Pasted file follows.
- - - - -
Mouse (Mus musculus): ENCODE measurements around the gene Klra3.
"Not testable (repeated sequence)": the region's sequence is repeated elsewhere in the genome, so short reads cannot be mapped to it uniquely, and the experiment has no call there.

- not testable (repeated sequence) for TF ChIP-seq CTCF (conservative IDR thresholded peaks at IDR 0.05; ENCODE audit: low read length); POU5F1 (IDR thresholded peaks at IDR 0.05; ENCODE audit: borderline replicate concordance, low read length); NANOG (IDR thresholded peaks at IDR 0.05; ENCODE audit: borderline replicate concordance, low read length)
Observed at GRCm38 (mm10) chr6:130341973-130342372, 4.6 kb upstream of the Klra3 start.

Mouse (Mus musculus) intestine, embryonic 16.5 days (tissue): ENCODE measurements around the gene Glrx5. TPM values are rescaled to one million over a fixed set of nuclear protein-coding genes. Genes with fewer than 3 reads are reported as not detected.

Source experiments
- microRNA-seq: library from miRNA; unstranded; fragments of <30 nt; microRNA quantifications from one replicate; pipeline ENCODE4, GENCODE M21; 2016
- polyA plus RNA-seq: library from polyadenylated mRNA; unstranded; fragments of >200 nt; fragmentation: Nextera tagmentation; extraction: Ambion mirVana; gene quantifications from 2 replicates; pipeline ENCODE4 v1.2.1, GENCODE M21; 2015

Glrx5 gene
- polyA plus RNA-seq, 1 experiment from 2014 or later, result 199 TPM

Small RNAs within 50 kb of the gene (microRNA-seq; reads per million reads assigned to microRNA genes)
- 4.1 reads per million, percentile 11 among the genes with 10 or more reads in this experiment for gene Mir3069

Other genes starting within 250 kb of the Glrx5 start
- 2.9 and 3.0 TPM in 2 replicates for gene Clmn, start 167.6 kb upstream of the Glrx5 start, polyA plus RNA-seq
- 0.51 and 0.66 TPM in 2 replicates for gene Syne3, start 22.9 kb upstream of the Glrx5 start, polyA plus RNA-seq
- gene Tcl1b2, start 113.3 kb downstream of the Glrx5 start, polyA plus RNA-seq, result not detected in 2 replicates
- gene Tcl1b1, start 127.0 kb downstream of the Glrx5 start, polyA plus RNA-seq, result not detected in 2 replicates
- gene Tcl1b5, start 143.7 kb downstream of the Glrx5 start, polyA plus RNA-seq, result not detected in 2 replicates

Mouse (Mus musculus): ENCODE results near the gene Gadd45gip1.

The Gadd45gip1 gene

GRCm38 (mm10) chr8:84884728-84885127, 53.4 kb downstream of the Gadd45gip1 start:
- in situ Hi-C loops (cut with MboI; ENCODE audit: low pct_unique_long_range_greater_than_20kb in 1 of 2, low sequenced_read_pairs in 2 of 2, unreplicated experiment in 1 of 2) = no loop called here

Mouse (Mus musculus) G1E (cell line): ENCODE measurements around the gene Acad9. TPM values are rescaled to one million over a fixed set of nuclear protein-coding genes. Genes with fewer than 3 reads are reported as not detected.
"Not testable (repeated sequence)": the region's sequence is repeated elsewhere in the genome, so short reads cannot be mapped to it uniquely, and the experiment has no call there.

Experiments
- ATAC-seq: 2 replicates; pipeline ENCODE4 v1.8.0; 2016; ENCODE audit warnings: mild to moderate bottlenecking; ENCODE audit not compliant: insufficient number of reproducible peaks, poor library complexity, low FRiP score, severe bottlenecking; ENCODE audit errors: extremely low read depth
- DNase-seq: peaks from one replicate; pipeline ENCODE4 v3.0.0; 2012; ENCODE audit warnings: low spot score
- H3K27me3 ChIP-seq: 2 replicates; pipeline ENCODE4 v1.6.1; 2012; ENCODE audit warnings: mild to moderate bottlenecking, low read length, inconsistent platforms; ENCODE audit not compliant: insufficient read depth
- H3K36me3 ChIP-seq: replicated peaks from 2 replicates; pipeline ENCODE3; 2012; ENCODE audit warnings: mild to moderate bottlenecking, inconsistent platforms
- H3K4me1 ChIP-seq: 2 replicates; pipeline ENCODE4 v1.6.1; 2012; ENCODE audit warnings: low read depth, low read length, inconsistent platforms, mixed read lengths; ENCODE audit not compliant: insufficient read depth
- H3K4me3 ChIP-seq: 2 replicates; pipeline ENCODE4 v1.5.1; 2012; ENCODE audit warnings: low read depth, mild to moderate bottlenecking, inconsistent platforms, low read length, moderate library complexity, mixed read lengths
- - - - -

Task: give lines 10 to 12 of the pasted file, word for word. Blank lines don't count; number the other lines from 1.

- polyA plus RNA-seq, 1 experiment from 2014 or later, result 199 TPM

Small RNAs within 50 kb of the gene (microRNA-seq; reads per million reads assigned to microRNA genes)
- 4.1 reads per million, percentile 11 among the genes with 10 or more reads in this experiment for gene Mir3069